Browse Interviews

  • Collection: International Women’s Air and Space Museum
21 total

Pat Stanzel Interview, 2010

Pat Stanzel is a lifelong Cleveland resident. She was a "Rosie the Riveter" during World War II. She discusses her time working as the only female in various research labs after the war. After she married she went on to teach and was a teacher at a number of schools in Cleveland. During the busing program designed to desegregate the Cleveland schools, the teaching staff was desegregated first and she was transferred to a school on the east side where she was the only white teacher. She discusses…

Connie Luhta Interview, 2010

Connie Luhta is the president of the International Women's Air & Space Museum. She was an air race pilot during the 1960s and 1970s, including the Powder Puff Derby and Angel Derby. She currently manages the Concord Airport in Concord Township, an airport she and her late husband owned.

Ruth Reep Interview, 2010

Ruth Reep is a lifelong Ohio resident. She learned to fly during the 1950s. Her first experience in a plane was the result of winning a magazine contest that offered a plane ride as the prize. Reep was a member of the Civil Air Patrol. She and her husband frequented the Cleveland Air Races, and she owns a piece of Bill Odum's downed plane. Reep recounts maintaining her own plane and spending time with other pilots. She now lives in West Salem, Ohio, with her daughter.

Dawn Mulson Full Interview, 21 July 2010

Dawn Mulson Full became a pilot with the Civilian Pilot Training program during World War II. Dawn was friends with influential female pilots Caro Bayley Bosca and Florence Boswell. She became an air traffic controller after going through training. She worked as an air traffic controller throughout the war and quit after she was married in 1947. Dawn only flew for a short time and participated in only one air race. Dawn is still a member of the 99s and wears a bracelet that her father created…

Nadine Nagle Interview, 2010

Nadine Nagle discusses her experiences as a pilot in the WASP program, although it was disbanded while she was still in training at the end of WWII. She gives details of her training and her experience in the program. She also describes here experiences with the Red Cross.

Gayle Gorman Freeman Interview, 2010

Gayle Gorman Freeman is the president of Manairco, a family company that produces airstrip lighting. She is the daughter of two pilots and has received several pilot certifications, including helicopter and glider licenses. She has been involved in numerous aviation groups, including the 99s, the Whirly Girls, and the Young Eagles program.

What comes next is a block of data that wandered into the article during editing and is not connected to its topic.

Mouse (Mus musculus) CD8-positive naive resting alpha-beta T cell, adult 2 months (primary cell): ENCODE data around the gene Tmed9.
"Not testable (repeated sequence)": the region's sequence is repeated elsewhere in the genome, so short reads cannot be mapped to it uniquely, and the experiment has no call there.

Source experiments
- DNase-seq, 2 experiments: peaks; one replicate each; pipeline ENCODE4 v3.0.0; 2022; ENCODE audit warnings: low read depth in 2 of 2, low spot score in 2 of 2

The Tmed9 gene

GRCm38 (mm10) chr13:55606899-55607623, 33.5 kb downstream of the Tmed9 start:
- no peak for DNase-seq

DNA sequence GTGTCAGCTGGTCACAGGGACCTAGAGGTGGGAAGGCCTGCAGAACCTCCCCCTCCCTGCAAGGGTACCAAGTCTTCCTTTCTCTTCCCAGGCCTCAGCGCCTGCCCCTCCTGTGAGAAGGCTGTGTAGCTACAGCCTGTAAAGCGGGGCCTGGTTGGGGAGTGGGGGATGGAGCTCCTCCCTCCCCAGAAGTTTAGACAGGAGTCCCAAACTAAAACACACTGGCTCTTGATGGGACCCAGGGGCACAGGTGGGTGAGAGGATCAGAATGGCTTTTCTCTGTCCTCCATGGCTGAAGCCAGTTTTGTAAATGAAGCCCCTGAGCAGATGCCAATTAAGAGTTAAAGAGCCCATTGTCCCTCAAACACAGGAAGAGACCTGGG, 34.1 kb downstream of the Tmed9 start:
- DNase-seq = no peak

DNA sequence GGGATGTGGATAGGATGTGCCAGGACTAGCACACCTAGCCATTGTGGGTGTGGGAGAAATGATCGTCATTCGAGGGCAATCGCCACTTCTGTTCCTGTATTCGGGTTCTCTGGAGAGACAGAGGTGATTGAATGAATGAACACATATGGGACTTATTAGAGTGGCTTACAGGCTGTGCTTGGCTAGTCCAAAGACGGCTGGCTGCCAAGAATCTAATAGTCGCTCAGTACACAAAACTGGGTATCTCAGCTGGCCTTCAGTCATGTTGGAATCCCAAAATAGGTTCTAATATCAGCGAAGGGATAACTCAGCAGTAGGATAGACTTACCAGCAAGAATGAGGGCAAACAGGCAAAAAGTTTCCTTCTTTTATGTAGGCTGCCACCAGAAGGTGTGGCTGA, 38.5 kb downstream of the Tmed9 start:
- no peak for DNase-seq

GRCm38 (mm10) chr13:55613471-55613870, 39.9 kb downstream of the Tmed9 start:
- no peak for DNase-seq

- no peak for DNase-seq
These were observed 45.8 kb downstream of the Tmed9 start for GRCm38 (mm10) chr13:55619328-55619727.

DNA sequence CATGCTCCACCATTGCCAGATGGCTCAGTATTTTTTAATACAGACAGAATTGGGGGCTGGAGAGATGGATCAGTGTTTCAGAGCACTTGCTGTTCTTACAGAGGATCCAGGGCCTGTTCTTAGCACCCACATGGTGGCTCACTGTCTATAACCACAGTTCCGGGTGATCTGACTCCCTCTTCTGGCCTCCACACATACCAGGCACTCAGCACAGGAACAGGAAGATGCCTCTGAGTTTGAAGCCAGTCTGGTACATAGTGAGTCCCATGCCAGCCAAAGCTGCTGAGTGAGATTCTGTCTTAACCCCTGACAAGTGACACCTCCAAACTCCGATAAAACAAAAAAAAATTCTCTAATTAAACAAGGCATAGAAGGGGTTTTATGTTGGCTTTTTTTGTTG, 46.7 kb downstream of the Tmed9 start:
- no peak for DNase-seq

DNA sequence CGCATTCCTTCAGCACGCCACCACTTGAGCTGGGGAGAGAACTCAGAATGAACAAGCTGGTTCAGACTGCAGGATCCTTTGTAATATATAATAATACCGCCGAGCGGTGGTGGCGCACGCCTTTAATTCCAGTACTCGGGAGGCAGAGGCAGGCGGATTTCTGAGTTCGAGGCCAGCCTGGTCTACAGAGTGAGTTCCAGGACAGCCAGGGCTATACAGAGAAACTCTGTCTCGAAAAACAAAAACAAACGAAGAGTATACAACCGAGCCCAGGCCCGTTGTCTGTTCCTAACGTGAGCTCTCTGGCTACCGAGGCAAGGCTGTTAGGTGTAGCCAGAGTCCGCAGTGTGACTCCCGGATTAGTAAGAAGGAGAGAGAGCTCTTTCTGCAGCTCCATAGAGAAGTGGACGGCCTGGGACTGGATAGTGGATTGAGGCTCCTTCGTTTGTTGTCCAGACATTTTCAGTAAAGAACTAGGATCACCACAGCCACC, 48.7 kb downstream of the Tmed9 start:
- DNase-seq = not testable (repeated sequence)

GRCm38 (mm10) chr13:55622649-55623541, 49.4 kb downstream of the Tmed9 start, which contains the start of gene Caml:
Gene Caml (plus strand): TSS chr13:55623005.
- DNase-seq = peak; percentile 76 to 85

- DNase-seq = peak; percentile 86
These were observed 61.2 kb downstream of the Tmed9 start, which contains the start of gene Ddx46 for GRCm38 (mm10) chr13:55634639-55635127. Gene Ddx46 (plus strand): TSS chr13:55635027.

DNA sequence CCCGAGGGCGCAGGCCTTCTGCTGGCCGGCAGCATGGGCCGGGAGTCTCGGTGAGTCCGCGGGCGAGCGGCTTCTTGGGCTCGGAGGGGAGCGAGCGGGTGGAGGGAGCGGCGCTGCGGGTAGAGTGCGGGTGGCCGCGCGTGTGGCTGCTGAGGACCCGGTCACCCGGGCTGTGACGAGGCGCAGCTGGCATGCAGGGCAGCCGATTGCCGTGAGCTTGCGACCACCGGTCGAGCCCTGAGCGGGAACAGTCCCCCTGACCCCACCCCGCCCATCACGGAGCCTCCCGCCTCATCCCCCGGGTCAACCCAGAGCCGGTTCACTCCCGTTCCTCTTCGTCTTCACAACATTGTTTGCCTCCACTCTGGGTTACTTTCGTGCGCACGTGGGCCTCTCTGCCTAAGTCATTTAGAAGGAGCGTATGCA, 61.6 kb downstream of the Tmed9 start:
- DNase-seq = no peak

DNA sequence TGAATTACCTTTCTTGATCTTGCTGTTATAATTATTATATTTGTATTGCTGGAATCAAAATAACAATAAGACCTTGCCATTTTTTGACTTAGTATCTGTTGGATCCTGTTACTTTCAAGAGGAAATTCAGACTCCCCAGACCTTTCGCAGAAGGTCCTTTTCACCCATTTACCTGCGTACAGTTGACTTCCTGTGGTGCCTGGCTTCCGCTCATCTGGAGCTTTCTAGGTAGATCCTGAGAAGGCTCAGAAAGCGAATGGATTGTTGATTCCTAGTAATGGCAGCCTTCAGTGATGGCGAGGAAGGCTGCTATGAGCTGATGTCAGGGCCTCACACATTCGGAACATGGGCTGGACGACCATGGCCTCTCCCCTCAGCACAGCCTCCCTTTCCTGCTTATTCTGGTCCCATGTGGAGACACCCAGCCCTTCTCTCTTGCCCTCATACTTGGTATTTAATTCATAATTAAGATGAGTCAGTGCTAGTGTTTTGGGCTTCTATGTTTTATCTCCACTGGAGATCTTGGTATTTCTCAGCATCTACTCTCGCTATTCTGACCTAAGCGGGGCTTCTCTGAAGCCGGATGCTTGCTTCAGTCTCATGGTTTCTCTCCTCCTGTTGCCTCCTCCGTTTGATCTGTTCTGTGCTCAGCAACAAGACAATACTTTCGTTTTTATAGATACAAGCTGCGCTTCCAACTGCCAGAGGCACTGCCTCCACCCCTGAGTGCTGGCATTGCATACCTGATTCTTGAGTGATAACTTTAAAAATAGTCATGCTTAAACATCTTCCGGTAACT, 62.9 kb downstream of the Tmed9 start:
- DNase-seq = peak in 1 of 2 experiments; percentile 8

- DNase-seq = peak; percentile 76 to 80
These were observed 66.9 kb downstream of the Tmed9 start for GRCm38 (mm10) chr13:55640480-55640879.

Joyce Pezak Interview, 2010

Cleveland native Joyce Pezak discusses her experiences working for Jack & Heintz Company during WWII. She originally worked on the main floor anodizing parts for airplanes, but was moved after she developed an allergic reaction to a chromic acid. Pezak also discusses her life and experiences in Cleveland.

Thelma Miller Interview, 2010

Thelma Miller was part of the last class of women trained in the WASP program in Sweetwater, TX. After WASP training, she became a flight instructor and moved back to Ohio. She stopped flying in her 60s. She attended a ceremony in Washington DC for WASPs.

Joan Mace Interview, 2010

Joan Mace was born in 1924. She worked at Curtiss-Wright and joined the Flying Club to get enough hours to interview for WASP program, but World War II ended before she could do so. She became a flight instructor at Ohio University and eventually became chair of the aviation department. She worked for Ohio University for 30 years and taught more than 1,000 students. She also participated in several air race events. Upon retirement, she moved to Florida and flew for the U.S. Coast Guard…

Cris Takacs Interview, 25 January 2011

Cris Takacs is the collections manager at the International Women's Air and Space Museum in Cleveland, Ohio. Takacs shares the history of the museum and the materials in the museum's collection including a pamphlet from a passenger on the Hindenburg and a mannequin that was owned by a seamstress from NASA who sewed monkey suits.

Edna Rudolph Paul Interview, 17 August 2011

Edna Paul was a pioneer aviatrix during the golden age of flight, first flying as a teenager in the late 1920s. Paul continued as a pilot into the 1940s. Originally from St. Louis, she frequented nearby airfields and attended the Cleveland National Air Races. Paul discusses the circumstances surrounding her time as a pilot, focusing on her teenage years, a record-setting altitude flight, an anniversary flight made after her 100th birthday, and the sentiment of her family and friends concerning…

Barbara Koch Lindamood Interview, 20 September 2011

Barbara Koch Lindamood was a flight attendant for Eastern for one year in the 1960s. She donated her uniform, notes, and other related materials to the International Women's Air and Space Museum. In this interview she talks about the materials she is donating and about her time in flight school and as a stewardess.